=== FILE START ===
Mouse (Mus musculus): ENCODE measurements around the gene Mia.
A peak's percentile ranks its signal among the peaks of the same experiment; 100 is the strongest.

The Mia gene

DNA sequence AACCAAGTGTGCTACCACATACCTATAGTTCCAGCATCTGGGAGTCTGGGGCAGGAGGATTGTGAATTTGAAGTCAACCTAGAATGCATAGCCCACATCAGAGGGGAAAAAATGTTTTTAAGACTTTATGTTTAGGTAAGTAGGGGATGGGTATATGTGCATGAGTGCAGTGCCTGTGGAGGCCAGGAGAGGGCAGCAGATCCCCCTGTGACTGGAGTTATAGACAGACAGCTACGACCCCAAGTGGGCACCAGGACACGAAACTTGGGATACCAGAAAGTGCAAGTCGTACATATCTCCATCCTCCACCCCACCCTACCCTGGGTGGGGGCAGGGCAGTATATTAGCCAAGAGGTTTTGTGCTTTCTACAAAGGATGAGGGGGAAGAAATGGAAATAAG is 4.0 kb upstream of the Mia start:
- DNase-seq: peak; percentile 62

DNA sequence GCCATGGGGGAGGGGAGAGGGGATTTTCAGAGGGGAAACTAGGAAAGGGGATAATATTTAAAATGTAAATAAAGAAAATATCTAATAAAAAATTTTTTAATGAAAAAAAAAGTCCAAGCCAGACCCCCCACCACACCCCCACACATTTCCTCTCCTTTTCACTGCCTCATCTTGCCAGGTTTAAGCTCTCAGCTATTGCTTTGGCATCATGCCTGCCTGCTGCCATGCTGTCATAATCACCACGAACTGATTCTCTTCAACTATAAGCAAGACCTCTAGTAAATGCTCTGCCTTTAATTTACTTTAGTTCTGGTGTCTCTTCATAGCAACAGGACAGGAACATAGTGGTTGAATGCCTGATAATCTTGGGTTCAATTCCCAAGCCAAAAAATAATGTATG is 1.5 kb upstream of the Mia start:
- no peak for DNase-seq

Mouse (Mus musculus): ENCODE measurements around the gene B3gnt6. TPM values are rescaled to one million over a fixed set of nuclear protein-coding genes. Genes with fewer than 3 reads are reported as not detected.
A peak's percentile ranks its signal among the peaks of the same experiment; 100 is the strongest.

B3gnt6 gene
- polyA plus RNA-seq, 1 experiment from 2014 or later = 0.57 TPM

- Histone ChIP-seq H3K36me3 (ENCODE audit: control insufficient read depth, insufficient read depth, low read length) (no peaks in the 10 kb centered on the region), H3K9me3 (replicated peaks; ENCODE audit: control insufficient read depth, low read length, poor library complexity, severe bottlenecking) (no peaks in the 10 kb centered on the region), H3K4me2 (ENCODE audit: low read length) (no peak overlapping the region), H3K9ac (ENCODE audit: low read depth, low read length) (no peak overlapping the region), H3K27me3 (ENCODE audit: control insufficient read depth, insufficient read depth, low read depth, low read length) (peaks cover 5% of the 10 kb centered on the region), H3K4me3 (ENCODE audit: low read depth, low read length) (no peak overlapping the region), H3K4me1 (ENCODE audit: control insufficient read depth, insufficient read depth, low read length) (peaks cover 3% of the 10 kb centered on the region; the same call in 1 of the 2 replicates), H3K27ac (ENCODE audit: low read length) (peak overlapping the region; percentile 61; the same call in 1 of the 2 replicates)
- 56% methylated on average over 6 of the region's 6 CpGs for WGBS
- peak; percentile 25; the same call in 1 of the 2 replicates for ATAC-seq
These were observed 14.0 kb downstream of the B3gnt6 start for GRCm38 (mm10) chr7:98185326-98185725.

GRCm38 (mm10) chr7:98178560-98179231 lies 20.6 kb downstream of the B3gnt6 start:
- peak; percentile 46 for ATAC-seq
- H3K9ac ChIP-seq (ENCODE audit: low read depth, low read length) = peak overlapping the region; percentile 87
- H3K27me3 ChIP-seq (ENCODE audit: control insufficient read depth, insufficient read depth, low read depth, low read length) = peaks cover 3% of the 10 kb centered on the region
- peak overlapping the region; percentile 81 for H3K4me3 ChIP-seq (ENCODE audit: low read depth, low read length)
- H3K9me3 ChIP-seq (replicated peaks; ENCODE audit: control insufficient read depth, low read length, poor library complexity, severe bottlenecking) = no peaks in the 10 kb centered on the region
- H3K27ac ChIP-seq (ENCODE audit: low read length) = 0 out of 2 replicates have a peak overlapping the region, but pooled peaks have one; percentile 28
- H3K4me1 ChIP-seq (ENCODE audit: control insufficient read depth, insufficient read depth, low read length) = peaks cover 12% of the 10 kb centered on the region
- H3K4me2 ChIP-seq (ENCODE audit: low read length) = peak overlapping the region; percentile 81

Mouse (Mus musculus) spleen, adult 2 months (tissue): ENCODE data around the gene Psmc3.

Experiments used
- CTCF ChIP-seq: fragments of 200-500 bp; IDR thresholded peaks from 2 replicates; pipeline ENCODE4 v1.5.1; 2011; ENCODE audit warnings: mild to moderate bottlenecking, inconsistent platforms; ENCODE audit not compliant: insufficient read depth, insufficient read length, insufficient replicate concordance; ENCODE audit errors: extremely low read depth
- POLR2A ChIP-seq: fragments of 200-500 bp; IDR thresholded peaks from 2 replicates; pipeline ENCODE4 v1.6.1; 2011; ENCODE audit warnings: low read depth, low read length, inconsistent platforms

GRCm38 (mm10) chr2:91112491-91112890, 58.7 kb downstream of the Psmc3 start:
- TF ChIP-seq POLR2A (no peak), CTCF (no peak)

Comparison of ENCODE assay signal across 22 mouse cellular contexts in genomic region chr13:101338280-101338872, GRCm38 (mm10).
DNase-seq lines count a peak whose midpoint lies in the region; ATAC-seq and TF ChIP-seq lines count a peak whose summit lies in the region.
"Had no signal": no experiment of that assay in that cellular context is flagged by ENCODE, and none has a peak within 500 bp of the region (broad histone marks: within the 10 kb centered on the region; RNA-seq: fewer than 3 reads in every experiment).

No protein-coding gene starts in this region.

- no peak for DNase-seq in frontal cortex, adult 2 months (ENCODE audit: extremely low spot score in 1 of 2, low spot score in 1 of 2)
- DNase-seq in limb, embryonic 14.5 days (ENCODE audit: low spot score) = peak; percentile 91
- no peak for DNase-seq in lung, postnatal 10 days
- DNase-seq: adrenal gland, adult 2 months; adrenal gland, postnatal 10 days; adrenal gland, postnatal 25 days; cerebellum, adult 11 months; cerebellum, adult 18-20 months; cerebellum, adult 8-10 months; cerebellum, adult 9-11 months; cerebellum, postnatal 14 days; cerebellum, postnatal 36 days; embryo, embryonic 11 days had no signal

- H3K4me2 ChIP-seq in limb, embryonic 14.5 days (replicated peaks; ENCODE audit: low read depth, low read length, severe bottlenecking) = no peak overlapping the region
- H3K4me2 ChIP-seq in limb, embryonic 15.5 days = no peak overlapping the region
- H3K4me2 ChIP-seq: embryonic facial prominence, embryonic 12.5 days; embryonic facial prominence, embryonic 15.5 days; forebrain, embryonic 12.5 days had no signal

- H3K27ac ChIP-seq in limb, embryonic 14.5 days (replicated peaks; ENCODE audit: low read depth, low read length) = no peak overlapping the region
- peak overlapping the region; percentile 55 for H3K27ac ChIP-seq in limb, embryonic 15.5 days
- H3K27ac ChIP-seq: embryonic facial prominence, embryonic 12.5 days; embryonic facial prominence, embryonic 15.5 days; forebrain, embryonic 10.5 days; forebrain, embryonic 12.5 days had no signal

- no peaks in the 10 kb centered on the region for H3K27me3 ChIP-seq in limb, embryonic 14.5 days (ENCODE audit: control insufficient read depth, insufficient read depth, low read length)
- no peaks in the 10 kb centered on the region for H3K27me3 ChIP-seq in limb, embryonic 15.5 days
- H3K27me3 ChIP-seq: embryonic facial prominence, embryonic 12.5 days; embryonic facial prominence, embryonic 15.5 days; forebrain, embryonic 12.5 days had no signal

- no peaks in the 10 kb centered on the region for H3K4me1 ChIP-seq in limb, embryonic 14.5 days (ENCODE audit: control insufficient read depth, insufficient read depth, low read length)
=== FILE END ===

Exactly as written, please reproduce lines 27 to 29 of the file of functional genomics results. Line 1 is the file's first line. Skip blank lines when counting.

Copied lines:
- CTCF ChIP-seq: fragments of 200-500 bp; IDR thresholded peaks from 2 replicates; pipeline ENCODE4 v1.5.1; 2011; ENCODE audit warnings: mild to moderate bottlenecking, inconsistent platforms; ENCODE audit not compliant: insufficient read depth, insufficient read length, insufficient replicate concordance; ENCODE audit errors: extremely low read depth
- POLR2A ChIP-seq: fragments of 200-500 bp; IDR thresholded peaks from 2 replicates; pipeline ENCODE4 v1.6.1; 2011; ENCODE audit warnings: low read depth, low read length, inconsistent platforms

GRCm38 (mm10) chr2:91112491-91112890, 58.7 kb downstream of the Psmc3 start: